If we're being honest, you don't really need a guide to PDX Pop Now. It's free, it's one of Portland's best civic traditions, and it goes on for three days. Just show up and hang around a while, and chances are you'll discover a great band, rapper or producer you never knew existed. They might even be your neighbor.
On the other hand, some of us just need schedules, whether in life or a music festival. So if you're looking to plan your time, and take in the full breadth of the Portland music scene in one weekend, here are my picks for the acts you should make sure to see.
Remember Unlocking the Truth, the preteen metal band whose videos of playing on the streets of New York briefly went viral? Saola isn't quite that young, but the band has shown a similarly advanced mastery of the shredding arts that should make the stoner bros you knew in high school who are still pining for a Wednesday night opening slot at Ash Street weep with envy.
Related: "Introducing: Saola."
A few years ago, the Portland indie-folk institution vowed it would never play in the United States again because, as founder Ritchie Young put it at the time, he couldn't bear the thought of touring through Phoenix again. Obviously, they didn't hold to that, but hometown performances have grown more rare. With fifth album, Pens From Spain, arriving in September, look forward to hearing a lot of new material.
In Portland, it seems like only one rapper is allowed local ubiquity at a time, and right now it's Mic Capes. That's a testament to his hustle, and his continuing maturation into a potent voice of African-American protest—see newest single "One 4 O'Shea," his enraged response to the most recent spate of officer-involved shootings. Even if you saw him on the steps of City Hall for Hip-Hop Day, at WW's Best New Band showcase, or opening for Bone Thugs-n-Harmony at Crystal Ballroom, headlining PDX Pop Now is the culmination of Capes' year on the grind. Expect him to deliver something special.
Related: "Year End Q&A: Mic Capes."
One of three representatives from Good Cheer Records, the youth-oriented label run by Blake Hickman and Mo Troper, the quartet makes lo-fi bubblegum in the Robert Pollard genus. Taken with the basement emo of Sabonis and Little Star's heart-bearing indie rock, it's proof that the kids of Portland are all right, even if they don't have many places to play.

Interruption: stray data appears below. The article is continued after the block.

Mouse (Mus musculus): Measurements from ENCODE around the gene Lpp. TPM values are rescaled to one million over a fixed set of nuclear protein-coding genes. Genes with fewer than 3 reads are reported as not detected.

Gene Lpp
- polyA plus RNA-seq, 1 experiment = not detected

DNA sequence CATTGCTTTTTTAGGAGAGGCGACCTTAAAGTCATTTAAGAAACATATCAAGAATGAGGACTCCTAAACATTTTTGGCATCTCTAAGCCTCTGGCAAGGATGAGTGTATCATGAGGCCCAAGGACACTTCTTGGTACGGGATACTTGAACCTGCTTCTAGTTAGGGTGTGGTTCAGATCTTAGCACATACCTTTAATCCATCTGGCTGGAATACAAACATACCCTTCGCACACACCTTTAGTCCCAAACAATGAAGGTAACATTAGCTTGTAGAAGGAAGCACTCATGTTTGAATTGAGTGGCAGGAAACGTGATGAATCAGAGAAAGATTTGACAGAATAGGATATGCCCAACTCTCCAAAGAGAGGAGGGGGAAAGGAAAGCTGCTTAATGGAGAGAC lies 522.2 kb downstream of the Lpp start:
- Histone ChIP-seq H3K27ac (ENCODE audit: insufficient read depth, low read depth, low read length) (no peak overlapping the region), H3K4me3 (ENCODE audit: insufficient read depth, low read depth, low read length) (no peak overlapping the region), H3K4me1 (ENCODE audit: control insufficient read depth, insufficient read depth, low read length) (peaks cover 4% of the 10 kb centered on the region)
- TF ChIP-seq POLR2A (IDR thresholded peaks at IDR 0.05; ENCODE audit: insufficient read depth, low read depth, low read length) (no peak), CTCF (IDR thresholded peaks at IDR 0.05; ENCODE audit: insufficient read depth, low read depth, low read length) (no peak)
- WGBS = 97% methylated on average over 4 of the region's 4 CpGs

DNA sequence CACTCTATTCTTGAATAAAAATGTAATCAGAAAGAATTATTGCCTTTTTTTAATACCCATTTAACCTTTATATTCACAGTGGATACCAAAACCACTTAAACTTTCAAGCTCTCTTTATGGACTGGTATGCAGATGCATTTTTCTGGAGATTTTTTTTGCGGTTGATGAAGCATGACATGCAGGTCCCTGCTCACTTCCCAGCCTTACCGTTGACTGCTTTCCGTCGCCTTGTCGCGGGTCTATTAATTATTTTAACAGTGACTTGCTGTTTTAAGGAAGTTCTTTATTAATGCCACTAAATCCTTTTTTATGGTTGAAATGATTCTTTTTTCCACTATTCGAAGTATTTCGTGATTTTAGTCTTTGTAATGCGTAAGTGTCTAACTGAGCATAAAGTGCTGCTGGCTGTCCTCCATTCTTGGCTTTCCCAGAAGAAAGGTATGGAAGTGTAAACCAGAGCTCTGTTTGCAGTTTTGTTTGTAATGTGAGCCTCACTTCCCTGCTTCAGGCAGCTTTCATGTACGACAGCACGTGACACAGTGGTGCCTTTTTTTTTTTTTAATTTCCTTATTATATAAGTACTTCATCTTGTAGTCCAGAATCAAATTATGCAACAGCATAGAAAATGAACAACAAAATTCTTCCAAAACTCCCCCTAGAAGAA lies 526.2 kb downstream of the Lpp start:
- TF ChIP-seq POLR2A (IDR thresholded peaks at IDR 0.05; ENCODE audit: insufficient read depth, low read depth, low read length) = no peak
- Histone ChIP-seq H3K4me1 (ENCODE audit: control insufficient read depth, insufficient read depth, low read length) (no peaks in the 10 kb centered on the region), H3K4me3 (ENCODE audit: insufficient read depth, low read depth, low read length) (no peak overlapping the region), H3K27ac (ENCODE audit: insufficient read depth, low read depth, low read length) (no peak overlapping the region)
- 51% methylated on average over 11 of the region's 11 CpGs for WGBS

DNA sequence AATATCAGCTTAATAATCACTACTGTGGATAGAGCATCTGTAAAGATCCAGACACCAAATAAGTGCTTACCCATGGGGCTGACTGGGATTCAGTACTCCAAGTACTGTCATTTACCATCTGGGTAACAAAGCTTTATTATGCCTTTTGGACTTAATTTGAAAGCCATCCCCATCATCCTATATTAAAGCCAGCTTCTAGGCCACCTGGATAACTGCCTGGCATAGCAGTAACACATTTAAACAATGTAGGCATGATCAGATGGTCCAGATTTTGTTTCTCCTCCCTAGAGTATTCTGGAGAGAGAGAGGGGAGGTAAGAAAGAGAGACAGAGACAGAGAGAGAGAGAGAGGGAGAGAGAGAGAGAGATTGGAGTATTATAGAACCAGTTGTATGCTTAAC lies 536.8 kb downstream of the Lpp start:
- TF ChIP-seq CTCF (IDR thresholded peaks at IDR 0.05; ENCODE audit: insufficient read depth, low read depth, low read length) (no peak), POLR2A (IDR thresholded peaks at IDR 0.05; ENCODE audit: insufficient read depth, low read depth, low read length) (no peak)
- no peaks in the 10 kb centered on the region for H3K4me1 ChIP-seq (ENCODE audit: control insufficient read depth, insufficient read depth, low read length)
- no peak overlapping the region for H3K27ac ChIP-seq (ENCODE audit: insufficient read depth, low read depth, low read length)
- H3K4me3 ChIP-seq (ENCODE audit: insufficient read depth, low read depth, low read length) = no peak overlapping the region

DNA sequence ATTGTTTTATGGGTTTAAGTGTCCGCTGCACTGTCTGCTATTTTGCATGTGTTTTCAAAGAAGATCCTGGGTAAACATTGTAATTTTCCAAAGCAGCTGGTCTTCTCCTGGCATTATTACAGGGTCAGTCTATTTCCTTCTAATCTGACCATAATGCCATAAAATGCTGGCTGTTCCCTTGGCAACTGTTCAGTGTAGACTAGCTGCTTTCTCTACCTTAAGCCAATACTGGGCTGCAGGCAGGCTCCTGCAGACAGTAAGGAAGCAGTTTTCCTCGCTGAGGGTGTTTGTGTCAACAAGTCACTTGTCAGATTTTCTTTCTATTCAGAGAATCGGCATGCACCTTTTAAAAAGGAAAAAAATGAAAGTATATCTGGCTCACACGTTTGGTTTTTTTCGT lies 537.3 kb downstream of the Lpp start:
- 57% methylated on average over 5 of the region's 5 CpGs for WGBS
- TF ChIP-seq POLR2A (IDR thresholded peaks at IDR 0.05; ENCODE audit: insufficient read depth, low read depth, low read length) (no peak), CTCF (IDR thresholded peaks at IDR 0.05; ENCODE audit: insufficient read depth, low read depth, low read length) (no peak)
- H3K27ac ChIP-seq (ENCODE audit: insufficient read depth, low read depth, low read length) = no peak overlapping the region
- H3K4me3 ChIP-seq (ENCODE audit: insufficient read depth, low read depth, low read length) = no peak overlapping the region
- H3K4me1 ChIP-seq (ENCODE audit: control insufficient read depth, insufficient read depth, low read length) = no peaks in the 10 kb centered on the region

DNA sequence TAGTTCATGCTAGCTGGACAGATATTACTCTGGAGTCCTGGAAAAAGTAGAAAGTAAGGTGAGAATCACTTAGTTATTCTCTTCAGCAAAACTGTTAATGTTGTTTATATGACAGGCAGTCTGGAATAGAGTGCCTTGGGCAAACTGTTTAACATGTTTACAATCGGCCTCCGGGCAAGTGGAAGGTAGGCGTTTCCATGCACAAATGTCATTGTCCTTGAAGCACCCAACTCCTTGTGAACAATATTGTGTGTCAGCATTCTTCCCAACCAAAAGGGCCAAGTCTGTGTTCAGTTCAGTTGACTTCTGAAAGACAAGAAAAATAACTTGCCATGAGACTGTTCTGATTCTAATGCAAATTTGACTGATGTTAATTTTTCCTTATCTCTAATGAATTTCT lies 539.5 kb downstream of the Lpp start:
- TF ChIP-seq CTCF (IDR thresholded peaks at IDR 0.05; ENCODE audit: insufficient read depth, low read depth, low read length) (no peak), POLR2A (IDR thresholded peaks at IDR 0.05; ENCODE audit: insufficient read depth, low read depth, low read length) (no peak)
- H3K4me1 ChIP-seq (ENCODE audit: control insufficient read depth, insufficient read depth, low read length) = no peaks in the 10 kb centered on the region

Related: "Introducing: Mr Bones."
A visual artist who seems to regard hip-hop as just another open canvas, Grape God splatters beats with his stream-of-consciousness flow in a way that defies a lot of the preconditioned rules of the rap game. Whether painting with the alien screw music of his main producer, Skelli Skel, or the cosmic electronica of his recent Calmanac EP, a collaboration with the Dropping Gems label, no one in Portland sounds quite like him, and predicting what he'll bring to the stage for any given show is impossible.
Related: "Introducing: Grape God."
Admittedly, there's not a whole lot out there about this new project—all that exists online is a handful of YouTube videos revealing a jammy soul ensemble with a glittery fashion sense to match its burlesque-dancer band name. But PDX Pop Now is the place for coming-out parties, and based on what little evidence exists, a party it should be.
Playing roughly effervescent pop-punk that's both sugary and scrappy, Blowout somehow triangulates the Get Up Kids, Hop Along and the Breeders within swollen-hearted pogo anthems that seem destined for bigger things and, frankly, better set times in the near future. The just-after-lunchtime placement for these Best New Band finalists is downright criminal, but if you need a reason to get out of bed before midafternoon, here's your inspiration.
Related: "Introducing: Blowout."
"Doom metal" to the degree that the Game of Thrones theme song is "doom metal," this goth-leaning chamber trio's morose instrumentals—played primarily on harp, cello and viola—suggest a heaviness most can't conjure with their amps turned to 11. Seeing them in the glare of the midafternoon sun isn't ideal, but unless the festival moves to a medieval dungeon, the setting was never going to be perfect.
A standout member of psychedelic rap crew Renaissance Coalition, Maze Koroma recently found a home for his future-forward vision in Martell Webster's EYRST label, home to the breakout star of last year's PDX Pop Now, the Last Artful, Dodgr. On his recent Osiris EP, Koroma offers his knack for blending abstraction and commentary on life in the digital age, largely moving away from the dusty psych samples of his previous projects toward production that could be used to score the next Mega Man game.
Also make time for: Cilantro's potpourri of multi-culti grooves (2 pm), Force Publique's electronic shoegaze (3:20 pm), Consumer's cataclysmic (but sometimes oddly danceable) sound collages (6:40 pm).
SEE IT: PDX Pop Now is at AudioCinema, 226 SE Madison St., on Friday-Sunday, July 22-24. Free. All ages. See pdxpopnow.com for complete schedule.